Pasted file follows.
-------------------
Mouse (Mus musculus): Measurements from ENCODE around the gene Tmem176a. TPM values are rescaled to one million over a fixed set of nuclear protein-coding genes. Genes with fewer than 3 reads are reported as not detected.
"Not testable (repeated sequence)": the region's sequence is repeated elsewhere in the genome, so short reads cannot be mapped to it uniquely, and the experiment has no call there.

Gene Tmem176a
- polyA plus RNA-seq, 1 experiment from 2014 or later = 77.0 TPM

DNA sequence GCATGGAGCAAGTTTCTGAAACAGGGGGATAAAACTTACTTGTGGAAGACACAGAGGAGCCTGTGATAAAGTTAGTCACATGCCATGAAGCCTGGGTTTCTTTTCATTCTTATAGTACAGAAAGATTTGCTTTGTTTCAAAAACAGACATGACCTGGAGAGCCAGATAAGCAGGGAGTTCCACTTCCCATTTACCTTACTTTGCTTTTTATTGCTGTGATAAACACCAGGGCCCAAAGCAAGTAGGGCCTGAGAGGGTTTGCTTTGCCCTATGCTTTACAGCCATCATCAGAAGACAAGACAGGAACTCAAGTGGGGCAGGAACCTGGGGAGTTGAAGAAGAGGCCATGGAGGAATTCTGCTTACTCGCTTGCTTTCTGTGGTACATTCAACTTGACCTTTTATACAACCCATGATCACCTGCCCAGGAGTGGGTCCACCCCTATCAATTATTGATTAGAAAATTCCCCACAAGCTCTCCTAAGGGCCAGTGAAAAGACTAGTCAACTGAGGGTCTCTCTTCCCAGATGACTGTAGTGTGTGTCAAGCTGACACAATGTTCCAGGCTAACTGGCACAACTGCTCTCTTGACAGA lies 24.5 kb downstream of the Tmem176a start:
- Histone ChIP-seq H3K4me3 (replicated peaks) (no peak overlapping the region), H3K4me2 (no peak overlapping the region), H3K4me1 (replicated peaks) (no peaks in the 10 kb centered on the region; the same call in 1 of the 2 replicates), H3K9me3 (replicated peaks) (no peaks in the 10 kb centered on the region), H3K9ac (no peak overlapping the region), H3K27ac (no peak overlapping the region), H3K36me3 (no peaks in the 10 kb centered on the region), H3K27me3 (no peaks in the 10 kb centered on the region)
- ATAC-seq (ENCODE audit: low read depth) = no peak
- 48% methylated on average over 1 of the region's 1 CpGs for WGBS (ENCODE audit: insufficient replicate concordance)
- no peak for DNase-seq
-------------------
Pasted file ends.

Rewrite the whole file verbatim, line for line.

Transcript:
Mouse (Mus musculus): Measurements from ENCODE around the gene Tmem176a. TPM values are rescaled to one million over a fixed set of nuclear protein-coding genes. Genes with fewer than 3 reads are reported as not detected.
"Not testable (repeated sequence)": the region's sequence is repeated elsewhere in the genome, so short reads cannot be mapped to it uniquely, and the experiment has no call there.

Gene Tmem176a
- polyA plus RNA-seq, 1 experiment from 2014 or later = 77.0 TPM

DNA sequence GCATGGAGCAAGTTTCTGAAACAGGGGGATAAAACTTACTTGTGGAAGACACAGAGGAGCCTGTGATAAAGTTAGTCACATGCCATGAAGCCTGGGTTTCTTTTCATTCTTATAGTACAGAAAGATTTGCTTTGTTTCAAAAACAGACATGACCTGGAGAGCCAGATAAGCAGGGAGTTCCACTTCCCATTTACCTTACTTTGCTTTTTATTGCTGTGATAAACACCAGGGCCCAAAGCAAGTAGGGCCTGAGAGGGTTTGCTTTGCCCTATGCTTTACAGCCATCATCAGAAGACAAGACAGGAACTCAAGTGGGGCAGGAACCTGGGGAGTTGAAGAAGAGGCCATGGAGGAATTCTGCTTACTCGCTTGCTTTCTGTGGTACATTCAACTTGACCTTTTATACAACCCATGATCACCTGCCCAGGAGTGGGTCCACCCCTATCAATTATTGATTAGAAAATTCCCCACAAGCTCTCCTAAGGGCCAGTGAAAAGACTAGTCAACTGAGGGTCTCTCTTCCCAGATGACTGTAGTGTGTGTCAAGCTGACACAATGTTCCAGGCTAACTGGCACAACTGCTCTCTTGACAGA lies 24.5 kb downstream of the Tmem176a start:
- Histone ChIP-seq H3K4me3 (replicated peaks) (no peak overlapping the region), H3K4me2 (no peak overlapping the region), H3K4me1 (replicated peaks) (no peaks in the 10 kb centered on the region; the same call in 1 of the 2 replicates), H3K9me3 (replicated peaks) (no peaks in the 10 kb centered on the region), H3K9ac (no peak overlapping the region), H3K27ac (no peak overlapping the region), H3K36me3 (no peaks in the 10 kb centered on the region), H3K27me3 (no peaks in the 10 kb centered on the region)
- ATAC-seq (ENCODE audit: low read depth) = no peak
- 48% methylated on average over 1 of the region's 1 CpGs for WGBS (ENCODE audit: insufficient replicate concordance)
- no peak for DNase-seq